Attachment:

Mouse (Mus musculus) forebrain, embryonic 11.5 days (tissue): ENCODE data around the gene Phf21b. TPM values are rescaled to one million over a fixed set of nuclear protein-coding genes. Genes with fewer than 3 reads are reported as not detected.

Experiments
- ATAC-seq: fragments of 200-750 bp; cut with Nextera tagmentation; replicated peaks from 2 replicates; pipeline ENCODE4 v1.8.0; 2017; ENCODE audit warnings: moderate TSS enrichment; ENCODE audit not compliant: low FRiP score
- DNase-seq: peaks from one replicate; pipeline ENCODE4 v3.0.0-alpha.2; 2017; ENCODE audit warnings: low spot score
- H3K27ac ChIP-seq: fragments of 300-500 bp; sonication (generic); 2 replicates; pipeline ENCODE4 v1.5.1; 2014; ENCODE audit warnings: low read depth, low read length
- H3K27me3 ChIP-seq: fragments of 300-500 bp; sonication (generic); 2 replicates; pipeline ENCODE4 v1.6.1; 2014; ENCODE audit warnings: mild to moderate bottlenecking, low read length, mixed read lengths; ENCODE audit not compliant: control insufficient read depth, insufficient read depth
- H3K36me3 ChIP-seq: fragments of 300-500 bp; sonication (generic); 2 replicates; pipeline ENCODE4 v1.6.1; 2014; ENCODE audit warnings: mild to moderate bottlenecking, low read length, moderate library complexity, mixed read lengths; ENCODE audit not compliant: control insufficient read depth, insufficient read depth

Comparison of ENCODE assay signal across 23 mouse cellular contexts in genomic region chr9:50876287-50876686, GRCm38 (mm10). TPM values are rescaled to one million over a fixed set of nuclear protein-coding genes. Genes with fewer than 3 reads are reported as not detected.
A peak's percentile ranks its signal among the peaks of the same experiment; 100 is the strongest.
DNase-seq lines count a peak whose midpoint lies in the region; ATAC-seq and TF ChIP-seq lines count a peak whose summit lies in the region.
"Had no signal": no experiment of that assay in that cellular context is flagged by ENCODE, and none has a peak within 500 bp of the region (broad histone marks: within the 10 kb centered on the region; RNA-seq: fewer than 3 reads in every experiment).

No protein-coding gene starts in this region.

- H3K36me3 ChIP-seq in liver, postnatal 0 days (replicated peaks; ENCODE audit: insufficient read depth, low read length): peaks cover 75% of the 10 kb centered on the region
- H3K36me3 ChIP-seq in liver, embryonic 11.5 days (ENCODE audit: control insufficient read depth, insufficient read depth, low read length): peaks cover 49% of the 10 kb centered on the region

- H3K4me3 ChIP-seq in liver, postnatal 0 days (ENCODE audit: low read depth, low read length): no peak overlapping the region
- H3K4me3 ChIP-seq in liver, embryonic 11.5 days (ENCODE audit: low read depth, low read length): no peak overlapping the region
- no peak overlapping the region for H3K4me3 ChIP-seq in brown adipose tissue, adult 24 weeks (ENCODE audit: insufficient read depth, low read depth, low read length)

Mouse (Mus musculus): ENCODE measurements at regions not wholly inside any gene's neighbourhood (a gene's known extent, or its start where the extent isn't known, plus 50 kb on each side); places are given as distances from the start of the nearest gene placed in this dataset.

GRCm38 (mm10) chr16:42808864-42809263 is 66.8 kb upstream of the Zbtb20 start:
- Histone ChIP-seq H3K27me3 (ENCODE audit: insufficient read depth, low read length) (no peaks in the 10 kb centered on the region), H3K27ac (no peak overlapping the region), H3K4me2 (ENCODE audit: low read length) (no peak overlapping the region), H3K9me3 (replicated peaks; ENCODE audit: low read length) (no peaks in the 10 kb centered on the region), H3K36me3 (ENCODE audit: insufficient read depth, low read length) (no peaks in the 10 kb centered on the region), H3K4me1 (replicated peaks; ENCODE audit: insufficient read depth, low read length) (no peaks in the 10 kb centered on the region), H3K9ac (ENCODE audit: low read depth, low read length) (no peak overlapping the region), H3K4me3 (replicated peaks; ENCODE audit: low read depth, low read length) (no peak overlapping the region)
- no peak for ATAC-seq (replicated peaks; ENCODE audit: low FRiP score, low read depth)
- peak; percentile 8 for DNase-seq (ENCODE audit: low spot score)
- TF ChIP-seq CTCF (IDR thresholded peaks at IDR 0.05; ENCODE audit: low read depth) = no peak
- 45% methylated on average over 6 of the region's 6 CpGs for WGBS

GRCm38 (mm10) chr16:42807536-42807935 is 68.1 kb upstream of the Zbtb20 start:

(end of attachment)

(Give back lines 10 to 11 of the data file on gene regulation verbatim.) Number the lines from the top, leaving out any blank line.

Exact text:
DNase-seq lines count a peak whose midpoint lies in the region; ATAC-seq and TF ChIP-seq lines count a peak whose summit lies in the region.
"Had no signal": no experiment of that assay in that cellular context is flagged by ENCODE, and none has a peak within 500 bp of the region (broad histone marks: within the 10 kb centered on the region; RNA-seq: fewer than 3 reads in every experiment).